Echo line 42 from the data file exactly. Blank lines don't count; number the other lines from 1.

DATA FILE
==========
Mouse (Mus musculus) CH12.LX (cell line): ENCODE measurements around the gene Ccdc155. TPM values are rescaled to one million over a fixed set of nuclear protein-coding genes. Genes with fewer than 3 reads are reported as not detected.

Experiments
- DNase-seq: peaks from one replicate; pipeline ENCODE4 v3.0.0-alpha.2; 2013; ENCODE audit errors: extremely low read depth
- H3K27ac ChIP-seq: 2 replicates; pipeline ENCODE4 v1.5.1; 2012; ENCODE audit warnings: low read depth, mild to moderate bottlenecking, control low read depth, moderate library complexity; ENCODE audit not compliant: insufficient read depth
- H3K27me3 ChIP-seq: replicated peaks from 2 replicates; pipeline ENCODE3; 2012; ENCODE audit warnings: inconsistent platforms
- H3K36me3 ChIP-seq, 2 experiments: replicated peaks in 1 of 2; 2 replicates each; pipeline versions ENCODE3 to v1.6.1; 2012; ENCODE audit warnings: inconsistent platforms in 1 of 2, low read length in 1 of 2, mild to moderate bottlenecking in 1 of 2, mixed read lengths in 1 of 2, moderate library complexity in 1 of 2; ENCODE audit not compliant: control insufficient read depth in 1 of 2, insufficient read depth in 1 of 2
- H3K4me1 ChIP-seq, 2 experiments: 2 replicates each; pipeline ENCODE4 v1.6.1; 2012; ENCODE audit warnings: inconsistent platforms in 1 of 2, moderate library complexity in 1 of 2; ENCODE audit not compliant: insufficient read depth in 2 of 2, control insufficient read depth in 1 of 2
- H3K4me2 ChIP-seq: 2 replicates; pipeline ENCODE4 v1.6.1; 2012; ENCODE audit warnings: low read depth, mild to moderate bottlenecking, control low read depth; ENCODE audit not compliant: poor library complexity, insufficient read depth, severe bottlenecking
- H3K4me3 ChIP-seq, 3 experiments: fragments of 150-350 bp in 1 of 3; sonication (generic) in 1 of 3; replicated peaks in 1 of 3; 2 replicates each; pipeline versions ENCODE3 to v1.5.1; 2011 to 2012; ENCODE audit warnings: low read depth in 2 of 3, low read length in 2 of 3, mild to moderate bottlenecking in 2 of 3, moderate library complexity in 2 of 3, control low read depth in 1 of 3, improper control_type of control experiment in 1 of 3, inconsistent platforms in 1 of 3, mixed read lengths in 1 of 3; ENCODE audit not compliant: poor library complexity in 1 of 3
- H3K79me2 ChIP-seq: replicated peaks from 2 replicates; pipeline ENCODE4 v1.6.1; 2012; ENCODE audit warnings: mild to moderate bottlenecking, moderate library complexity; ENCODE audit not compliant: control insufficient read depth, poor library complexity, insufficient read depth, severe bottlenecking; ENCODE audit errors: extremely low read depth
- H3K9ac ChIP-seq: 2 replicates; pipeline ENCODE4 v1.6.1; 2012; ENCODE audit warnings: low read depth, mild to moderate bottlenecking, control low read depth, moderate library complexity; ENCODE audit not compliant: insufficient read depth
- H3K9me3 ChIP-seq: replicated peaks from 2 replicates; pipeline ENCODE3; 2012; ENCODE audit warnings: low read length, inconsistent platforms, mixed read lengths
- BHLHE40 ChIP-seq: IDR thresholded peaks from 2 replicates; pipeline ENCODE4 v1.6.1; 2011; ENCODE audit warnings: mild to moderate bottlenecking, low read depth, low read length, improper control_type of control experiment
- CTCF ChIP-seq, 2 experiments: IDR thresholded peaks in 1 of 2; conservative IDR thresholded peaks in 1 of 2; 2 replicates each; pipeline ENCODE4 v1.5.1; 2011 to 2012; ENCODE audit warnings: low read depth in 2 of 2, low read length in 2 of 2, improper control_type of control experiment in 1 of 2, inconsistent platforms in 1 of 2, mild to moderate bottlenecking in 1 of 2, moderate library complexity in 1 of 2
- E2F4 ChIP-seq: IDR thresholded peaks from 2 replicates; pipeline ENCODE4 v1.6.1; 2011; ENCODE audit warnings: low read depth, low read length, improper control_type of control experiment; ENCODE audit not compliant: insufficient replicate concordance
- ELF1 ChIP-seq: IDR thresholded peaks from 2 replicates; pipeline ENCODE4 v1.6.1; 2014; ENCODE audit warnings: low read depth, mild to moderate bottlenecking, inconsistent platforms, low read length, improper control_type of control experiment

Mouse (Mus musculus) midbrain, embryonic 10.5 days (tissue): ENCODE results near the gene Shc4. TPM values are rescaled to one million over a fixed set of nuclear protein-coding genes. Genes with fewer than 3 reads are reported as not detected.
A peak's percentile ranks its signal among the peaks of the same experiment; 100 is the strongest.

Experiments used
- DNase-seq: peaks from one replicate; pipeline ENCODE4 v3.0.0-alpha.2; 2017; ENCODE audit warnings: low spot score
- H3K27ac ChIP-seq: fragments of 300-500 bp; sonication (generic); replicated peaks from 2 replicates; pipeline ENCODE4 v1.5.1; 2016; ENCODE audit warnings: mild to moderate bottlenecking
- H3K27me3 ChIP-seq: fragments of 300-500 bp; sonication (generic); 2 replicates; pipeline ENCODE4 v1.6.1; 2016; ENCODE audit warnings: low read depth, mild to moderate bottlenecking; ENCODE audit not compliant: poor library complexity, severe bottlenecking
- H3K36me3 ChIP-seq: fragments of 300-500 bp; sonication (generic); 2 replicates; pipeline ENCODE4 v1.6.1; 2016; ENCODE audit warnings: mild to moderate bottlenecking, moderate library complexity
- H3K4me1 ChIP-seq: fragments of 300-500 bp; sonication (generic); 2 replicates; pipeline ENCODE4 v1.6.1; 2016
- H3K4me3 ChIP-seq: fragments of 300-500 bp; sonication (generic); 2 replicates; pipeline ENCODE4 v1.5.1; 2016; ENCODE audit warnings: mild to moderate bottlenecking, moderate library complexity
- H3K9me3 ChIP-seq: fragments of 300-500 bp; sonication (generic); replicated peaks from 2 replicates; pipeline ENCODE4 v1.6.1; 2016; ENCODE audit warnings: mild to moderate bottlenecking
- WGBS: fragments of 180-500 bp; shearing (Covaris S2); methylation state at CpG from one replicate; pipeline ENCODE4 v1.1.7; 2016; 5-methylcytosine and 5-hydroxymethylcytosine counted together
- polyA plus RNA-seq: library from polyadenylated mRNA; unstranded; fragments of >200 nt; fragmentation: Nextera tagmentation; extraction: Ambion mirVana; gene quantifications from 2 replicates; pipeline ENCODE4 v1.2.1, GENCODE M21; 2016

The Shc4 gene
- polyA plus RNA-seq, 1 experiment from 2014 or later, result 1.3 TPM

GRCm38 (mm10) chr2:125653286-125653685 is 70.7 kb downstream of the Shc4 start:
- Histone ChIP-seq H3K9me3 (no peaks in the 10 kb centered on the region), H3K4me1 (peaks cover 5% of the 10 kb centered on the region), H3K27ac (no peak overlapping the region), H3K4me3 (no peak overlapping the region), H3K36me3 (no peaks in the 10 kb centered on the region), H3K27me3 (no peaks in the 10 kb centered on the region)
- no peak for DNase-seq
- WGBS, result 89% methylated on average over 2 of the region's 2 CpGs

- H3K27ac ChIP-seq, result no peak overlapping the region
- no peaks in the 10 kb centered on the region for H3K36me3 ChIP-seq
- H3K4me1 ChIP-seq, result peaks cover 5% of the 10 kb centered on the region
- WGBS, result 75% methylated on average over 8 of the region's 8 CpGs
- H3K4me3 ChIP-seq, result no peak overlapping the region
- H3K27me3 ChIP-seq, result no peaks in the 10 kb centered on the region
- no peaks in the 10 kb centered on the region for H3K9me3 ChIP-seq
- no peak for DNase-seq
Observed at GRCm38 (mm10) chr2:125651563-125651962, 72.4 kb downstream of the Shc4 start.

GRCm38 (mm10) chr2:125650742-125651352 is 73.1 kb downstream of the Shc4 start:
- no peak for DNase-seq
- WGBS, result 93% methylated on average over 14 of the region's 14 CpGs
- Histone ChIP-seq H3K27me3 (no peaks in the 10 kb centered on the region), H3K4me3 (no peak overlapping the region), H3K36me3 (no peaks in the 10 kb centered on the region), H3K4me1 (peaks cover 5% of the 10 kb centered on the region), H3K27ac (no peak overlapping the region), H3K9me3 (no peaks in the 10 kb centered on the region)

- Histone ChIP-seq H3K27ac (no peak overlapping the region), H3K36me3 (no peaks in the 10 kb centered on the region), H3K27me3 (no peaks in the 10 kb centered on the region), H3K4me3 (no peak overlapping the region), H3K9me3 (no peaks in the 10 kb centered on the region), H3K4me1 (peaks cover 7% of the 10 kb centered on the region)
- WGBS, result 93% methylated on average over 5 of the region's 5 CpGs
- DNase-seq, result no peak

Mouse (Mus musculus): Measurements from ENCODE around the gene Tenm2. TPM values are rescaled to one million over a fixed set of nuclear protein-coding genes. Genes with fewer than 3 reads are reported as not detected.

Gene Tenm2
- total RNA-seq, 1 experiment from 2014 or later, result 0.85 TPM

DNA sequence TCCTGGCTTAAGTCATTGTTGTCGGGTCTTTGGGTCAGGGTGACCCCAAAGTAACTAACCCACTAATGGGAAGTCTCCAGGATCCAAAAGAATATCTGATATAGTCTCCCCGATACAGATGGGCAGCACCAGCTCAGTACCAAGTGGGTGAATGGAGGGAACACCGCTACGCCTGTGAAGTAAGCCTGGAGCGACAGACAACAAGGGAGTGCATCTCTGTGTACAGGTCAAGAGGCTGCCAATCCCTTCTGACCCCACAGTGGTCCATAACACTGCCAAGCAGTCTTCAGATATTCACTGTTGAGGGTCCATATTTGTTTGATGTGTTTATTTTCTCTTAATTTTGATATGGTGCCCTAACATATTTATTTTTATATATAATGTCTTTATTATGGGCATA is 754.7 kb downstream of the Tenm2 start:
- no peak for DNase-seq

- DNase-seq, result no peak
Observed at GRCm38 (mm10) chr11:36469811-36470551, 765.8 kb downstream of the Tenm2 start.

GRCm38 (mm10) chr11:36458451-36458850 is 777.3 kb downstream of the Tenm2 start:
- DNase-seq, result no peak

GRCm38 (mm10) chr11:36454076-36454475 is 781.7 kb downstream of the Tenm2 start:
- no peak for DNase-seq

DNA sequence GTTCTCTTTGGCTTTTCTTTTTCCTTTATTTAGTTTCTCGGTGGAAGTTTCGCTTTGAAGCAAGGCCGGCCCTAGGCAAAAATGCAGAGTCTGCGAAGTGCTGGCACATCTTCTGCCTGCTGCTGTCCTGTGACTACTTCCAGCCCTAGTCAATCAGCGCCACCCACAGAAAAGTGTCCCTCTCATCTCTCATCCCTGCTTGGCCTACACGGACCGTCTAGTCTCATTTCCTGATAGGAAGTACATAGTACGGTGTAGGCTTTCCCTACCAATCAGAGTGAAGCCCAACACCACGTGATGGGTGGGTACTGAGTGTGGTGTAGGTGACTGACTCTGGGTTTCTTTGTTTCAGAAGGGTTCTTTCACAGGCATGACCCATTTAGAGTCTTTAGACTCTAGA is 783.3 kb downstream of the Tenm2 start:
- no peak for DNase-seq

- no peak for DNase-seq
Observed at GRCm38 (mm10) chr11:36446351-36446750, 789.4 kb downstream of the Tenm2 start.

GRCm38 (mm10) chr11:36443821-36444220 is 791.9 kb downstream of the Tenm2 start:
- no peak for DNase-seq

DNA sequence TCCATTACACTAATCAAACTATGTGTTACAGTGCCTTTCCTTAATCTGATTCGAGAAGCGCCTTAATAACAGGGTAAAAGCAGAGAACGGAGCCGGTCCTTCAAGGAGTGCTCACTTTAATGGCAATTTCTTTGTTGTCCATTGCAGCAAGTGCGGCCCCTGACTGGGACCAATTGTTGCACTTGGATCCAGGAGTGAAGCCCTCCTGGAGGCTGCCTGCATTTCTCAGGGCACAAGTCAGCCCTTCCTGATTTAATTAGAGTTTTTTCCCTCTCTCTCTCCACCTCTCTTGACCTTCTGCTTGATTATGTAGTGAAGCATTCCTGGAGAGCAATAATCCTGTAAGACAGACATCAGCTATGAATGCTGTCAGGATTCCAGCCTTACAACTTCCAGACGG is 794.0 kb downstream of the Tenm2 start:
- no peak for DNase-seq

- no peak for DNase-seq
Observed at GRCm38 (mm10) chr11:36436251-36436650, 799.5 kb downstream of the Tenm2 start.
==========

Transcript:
- no peak for DNase-seq